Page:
The Turlock Fire Department responded to a total of 503 incidents during the month of July. These included a total of 307 emergency medical service calls.
Turlock Fire responded to 19 motor vehicle accidents and 18 commercial/ residential fire alarms. There were a total of 44 fire type calls: 2 building fires, 3 cooking fires, 3 unauthorized burning, 4 special "outside" type fires, 11 vegetation/ rubbish fires, 2 electrical wiring type fires, 10 dumpster fires, 7 vehicle fires, 1 excessive heat scorch burn, and 1 authorized control burn. Remaining incidents consisted of public assists, assist to police, animal rescues, smoke checks, gas leaks, and power lines down.
Turlock Fire Department would like to congratulate Stephan Dalporto and Cameron Kaiser on their promotion from the rank of Firefighter to the rank of Fire Engineer. Both candidates have been training and preparing for this position for the past two years. Their preparation and readiness for the position of Fire Engineer was very noticeable during the testing process. All candidates were tested in an oral examination, written test, equipment identification exercise, and manipulative test.
The Turlock Fire Department would like to address campus fire safety this month. According to The Center for Campus Fire Safety - Fire Fatality Data: From January 2000 to the present; there have been 79 documented fatal fires that have occurred on a college campus, in Greek housing or in off-campus housing located within 3 miles of the campus and claiming a total of 114 victims.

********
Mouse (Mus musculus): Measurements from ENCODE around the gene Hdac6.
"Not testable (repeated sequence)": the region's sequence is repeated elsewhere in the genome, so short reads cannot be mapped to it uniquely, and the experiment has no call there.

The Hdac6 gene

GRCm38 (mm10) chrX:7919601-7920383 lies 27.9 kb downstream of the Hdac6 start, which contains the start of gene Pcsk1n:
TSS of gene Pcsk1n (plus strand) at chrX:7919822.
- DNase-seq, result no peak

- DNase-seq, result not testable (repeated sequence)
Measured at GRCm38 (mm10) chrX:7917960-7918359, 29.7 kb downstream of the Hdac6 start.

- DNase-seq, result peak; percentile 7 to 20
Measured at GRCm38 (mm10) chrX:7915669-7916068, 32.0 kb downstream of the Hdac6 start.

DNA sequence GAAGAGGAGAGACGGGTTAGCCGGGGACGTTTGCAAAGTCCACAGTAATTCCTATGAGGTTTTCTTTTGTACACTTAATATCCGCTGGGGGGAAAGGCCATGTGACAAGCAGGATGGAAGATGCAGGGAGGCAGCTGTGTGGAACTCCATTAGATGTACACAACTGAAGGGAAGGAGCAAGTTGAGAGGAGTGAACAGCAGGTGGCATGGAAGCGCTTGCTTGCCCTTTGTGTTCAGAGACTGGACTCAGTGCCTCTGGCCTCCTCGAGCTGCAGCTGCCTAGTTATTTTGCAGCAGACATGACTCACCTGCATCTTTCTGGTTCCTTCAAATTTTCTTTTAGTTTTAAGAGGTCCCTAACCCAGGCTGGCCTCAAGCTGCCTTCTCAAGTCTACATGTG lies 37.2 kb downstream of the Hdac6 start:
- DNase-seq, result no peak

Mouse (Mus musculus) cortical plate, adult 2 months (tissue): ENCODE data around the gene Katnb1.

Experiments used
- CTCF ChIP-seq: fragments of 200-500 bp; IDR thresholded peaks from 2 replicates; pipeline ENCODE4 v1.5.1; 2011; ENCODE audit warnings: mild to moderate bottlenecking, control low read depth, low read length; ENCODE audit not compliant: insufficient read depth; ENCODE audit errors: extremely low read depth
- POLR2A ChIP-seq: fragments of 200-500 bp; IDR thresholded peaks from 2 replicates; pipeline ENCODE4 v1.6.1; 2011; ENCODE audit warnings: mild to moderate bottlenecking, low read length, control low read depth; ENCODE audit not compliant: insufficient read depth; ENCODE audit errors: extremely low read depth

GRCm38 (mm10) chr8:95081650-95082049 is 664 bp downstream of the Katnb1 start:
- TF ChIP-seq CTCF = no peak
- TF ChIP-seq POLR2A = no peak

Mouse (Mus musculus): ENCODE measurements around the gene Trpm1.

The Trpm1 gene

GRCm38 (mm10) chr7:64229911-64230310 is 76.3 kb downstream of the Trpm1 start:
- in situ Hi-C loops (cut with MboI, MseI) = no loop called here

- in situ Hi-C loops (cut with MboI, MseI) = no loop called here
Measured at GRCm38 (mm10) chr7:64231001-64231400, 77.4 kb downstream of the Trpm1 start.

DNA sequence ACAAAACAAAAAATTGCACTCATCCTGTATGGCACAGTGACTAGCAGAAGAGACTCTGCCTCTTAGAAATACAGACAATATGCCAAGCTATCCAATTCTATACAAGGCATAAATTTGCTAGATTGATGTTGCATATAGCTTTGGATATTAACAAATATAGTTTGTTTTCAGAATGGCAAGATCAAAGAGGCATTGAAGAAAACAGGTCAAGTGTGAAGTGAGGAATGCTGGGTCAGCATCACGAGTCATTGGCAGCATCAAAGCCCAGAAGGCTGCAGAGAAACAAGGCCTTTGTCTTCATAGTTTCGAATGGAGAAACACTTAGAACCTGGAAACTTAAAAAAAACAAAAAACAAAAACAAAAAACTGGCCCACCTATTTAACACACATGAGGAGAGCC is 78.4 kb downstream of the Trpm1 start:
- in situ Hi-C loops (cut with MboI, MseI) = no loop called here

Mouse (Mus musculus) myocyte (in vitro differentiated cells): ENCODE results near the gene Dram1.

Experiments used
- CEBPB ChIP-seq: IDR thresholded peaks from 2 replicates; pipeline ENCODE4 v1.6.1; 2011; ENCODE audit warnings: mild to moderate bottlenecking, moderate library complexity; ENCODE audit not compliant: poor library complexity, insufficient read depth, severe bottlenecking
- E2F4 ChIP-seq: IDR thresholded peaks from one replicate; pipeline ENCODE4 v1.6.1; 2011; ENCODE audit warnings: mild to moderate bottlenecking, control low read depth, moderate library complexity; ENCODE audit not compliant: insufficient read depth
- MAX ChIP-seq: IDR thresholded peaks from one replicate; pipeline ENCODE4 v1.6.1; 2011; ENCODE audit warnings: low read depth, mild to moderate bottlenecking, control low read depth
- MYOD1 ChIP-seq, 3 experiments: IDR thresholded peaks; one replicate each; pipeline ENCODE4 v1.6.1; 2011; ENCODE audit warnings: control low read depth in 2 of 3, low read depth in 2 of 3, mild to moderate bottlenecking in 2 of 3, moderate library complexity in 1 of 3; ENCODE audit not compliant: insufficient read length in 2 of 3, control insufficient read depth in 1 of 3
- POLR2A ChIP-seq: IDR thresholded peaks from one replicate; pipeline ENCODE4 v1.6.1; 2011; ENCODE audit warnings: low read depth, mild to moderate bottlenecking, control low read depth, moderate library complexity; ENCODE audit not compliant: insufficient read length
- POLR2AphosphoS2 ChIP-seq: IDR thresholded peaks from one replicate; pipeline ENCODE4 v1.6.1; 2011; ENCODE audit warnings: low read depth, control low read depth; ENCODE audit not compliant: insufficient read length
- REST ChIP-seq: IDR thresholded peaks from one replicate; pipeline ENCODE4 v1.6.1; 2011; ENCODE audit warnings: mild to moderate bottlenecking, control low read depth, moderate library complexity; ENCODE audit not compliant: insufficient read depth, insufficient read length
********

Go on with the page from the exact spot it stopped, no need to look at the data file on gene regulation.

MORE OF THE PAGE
• Sixty-six fires have occurred in off campus housing claiming 95 victims.
• Seven fires have occurred in on-campus buildings or residence halls claiming nine victims.
• Six fires have occurred in Greek housing claiming ten victims.
One fire related death is one too many. That's why it is important for any student heading off to college this year to take some necessary steps in protecting themselves and their roommates. The following are a few good questions to ask before moving on campus or signing a lease:
• Are working Smoke Alarms installed (in every sleeping room, outside each separate sleeping area, on every home level, and interconnected so all alarms sound if any single alarm detects smoke)?
• Is there a working CO Detector?
• Are there at least two ways to exit your bedroom and your building?
Is a sprinkler system installed and maintained?
• What is the evacuation procedure for the dorms?
These simple questions will help protect you college student in the event of a fire. Working smoke detectors increase a person's chance of survival in a fire by 50 percent. For more information regarding fire safety, contact your campus safety advisor or stop by your local fire station.